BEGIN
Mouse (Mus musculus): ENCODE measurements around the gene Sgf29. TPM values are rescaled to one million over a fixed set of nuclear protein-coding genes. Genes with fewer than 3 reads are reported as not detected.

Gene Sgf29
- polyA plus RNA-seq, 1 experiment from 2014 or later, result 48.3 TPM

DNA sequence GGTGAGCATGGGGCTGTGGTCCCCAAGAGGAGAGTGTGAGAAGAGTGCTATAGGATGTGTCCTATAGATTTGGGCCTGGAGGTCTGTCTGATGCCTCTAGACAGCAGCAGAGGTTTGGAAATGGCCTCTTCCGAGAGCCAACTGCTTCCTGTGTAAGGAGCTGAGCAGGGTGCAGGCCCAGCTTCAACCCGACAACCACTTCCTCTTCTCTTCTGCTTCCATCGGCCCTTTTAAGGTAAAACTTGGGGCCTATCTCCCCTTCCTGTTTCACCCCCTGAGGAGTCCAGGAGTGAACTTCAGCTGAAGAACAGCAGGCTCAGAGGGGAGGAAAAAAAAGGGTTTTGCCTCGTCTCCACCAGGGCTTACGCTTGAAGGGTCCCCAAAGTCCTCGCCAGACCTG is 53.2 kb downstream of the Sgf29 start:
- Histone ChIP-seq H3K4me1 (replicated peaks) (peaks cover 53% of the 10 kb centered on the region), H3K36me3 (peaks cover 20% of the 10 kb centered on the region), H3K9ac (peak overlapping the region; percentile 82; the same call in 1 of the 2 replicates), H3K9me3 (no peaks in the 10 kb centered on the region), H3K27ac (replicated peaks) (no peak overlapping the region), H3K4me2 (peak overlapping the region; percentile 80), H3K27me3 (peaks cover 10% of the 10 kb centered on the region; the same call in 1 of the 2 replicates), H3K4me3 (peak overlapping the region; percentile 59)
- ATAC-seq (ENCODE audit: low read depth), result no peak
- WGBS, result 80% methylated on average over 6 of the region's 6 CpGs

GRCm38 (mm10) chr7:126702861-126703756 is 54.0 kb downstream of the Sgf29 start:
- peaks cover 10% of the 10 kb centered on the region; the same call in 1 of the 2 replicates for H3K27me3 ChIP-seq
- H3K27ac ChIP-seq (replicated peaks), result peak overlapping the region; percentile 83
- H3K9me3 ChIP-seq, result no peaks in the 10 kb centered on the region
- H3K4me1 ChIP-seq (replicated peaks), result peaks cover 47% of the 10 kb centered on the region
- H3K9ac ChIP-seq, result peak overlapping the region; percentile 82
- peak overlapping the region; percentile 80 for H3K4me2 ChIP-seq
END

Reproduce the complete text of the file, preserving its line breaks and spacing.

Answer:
Mouse (Mus musculus): ENCODE measurements around the gene Sgf29. TPM values are rescaled to one million over a fixed set of nuclear protein-coding genes. Genes with fewer than 3 reads are reported as not detected.

Gene Sgf29
- polyA plus RNA-seq, 1 experiment from 2014 or later, result 48.3 TPM

DNA sequence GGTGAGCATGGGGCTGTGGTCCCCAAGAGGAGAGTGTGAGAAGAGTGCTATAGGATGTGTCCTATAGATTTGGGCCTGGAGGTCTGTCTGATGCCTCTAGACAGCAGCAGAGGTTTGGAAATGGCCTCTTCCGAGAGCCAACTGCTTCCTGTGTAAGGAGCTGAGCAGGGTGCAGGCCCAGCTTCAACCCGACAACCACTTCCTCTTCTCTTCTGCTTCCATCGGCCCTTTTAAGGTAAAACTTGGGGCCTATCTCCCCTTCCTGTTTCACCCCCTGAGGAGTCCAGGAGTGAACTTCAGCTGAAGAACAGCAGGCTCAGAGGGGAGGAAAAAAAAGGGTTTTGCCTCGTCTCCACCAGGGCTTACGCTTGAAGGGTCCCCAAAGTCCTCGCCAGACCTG is 53.2 kb downstream of the Sgf29 start:
- Histone ChIP-seq H3K4me1 (replicated peaks) (peaks cover 53% of the 10 kb centered on the region), H3K36me3 (peaks cover 20% of the 10 kb centered on the region), H3K9ac (peak overlapping the region; percentile 82; the same call in 1 of the 2 replicates), H3K9me3 (no peaks in the 10 kb centered on the region), H3K27ac (replicated peaks) (no peak overlapping the region), H3K4me2 (peak overlapping the region; percentile 80), H3K27me3 (peaks cover 10% of the 10 kb centered on the region; the same call in 1 of the 2 replicates), H3K4me3 (peak overlapping the region; percentile 59)
- ATAC-seq (ENCODE audit: low read depth), result no peak
- WGBS, result 80% methylated on average over 6 of the region's 6 CpGs

GRCm38 (mm10) chr7:126702861-126703756 is 54.0 kb downstream of the Sgf29 start:
- peaks cover 10% of the 10 kb centered on the region; the same call in 1 of the 2 replicates for H3K27me3 ChIP-seq
- H3K27ac ChIP-seq (replicated peaks), result peak overlapping the region; percentile 83
- H3K9me3 ChIP-seq, result no peaks in the 10 kb centered on the region
- H3K4me1 ChIP-seq (replicated peaks), result peaks cover 47% of the 10 kb centered on the region
- H3K9ac ChIP-seq, result peak overlapping the region; percentile 82
- peak overlapping the region; percentile 80 for H3K4me2 ChIP-seq